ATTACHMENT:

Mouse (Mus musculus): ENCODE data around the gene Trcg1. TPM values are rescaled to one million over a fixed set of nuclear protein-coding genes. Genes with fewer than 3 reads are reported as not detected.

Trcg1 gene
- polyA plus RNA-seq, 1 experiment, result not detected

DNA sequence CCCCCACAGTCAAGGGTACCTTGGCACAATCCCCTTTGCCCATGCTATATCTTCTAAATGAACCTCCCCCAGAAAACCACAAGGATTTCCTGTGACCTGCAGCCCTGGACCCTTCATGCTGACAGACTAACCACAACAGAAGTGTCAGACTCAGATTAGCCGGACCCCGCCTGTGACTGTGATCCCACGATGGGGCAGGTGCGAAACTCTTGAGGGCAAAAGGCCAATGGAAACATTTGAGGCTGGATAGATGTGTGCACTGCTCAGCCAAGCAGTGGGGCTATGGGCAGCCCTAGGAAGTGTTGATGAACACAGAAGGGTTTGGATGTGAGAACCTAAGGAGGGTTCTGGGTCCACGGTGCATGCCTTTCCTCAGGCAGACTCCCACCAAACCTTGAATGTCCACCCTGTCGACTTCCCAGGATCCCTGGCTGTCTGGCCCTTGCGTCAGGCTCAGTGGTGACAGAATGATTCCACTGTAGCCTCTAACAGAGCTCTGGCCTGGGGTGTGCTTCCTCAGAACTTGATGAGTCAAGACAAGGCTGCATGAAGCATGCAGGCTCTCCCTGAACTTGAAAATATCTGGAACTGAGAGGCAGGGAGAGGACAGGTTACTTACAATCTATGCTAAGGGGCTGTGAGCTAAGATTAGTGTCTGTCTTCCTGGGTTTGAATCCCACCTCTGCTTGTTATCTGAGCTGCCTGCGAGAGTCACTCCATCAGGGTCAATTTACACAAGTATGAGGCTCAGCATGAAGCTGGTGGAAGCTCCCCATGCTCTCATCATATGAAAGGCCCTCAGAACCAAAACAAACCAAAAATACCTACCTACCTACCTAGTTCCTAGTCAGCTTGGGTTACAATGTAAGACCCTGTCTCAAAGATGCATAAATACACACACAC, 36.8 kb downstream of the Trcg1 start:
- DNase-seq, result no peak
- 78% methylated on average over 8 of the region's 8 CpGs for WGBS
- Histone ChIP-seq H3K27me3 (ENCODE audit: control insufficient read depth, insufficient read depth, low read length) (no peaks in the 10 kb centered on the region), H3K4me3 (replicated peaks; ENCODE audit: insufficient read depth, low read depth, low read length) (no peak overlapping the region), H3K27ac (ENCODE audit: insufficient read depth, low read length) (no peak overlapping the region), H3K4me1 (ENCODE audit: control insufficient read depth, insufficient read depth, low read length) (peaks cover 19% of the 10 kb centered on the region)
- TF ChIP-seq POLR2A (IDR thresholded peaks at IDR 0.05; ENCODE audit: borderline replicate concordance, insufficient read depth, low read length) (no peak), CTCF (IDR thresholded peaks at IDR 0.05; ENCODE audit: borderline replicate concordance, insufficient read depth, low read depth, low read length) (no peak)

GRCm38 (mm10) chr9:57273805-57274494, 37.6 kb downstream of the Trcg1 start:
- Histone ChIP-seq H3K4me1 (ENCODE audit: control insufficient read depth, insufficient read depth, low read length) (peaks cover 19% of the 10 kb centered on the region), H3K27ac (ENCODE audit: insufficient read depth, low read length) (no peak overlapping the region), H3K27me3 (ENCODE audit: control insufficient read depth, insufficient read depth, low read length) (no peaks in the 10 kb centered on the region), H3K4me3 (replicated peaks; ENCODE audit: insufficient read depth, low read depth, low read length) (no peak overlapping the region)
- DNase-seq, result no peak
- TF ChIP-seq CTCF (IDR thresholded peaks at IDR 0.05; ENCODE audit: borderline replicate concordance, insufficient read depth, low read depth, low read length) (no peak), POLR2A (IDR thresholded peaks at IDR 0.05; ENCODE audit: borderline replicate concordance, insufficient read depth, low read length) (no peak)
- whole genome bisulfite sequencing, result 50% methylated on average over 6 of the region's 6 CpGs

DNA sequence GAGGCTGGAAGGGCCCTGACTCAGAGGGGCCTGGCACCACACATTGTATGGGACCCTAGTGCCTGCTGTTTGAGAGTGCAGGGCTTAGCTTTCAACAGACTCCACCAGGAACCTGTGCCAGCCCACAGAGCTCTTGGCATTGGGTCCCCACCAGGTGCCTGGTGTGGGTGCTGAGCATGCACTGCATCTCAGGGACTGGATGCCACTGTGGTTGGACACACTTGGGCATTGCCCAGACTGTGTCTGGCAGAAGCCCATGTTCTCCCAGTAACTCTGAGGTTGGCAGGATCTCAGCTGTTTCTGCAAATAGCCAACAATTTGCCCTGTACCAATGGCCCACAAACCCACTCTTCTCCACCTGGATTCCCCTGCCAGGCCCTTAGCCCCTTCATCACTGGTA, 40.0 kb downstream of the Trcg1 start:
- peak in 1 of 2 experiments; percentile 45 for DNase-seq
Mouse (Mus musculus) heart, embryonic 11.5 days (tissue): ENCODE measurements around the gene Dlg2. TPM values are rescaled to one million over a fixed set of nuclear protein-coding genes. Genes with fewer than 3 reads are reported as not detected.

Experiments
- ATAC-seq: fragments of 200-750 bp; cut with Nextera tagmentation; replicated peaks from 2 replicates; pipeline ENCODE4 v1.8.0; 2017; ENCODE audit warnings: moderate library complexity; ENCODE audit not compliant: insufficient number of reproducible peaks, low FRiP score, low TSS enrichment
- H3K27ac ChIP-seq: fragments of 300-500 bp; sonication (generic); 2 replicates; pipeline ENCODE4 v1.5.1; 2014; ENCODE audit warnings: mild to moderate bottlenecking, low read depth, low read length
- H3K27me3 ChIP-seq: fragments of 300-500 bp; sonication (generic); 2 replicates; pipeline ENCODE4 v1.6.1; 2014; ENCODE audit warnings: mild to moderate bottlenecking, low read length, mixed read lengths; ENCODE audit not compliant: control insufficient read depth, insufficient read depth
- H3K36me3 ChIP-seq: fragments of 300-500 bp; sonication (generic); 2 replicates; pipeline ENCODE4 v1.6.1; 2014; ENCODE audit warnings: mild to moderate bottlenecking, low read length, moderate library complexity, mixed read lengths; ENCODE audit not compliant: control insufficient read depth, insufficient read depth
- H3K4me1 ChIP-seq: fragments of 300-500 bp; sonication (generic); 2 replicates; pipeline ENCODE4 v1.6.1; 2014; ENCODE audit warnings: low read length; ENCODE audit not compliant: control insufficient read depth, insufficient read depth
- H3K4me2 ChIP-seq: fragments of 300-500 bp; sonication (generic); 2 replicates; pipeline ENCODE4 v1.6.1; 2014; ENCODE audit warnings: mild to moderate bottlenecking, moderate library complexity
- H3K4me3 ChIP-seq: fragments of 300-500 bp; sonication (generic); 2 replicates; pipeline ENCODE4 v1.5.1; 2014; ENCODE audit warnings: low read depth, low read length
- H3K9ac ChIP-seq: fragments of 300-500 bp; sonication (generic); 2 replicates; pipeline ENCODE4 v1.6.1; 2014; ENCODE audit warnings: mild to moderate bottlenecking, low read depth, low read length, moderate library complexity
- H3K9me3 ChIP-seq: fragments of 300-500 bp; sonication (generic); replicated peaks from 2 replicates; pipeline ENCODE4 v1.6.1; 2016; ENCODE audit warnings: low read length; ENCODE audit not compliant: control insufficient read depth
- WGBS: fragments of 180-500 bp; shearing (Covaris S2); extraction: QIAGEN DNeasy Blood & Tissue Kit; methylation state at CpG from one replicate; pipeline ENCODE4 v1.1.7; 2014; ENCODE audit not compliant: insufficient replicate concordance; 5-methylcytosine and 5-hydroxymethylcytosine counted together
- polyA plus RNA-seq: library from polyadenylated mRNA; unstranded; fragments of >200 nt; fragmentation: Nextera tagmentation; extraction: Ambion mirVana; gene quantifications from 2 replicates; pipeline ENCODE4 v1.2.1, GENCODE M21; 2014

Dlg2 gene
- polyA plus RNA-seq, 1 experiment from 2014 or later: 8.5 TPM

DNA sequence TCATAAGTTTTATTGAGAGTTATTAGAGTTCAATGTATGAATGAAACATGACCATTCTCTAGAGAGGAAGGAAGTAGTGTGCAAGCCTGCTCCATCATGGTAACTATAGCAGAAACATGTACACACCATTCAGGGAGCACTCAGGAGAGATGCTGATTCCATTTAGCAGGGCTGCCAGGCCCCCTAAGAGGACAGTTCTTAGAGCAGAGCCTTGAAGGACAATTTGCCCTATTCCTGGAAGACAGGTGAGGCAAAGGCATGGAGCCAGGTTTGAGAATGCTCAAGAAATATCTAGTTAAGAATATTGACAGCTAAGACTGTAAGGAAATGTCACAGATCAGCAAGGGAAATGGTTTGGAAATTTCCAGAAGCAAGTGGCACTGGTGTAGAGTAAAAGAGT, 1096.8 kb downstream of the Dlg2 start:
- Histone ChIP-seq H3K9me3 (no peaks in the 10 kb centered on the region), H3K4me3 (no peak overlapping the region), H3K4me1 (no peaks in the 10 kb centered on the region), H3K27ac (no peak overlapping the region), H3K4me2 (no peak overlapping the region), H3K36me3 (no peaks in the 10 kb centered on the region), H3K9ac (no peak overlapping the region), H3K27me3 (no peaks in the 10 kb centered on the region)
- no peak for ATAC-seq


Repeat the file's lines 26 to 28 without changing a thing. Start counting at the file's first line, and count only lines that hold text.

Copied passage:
- H3K9me3 ChIP-seq: fragments of 300-500 bp; sonication (generic); replicated peaks from 2 replicates; pipeline ENCODE4 v1.6.1; 2016; ENCODE audit warnings: low read length; ENCODE audit not compliant: control insufficient read depth
- WGBS: fragments of 180-500 bp; shearing (Covaris S2); extraction: QIAGEN DNeasy Blood & Tissue Kit; methylation state at CpG from one replicate; pipeline ENCODE4 v1.1.7; 2014; ENCODE audit not compliant: insufficient replicate concordance; 5-methylcytosine and 5-hydroxymethylcytosine counted together
- polyA plus RNA-seq: library from polyadenylated mRNA; unstranded; fragments of >200 nt; fragmentation: Nextera tagmentation; extraction: Ambion mirVana; gene quantifications from 2 replicates; pipeline ENCODE4 v1.2.1, GENCODE M21; 2014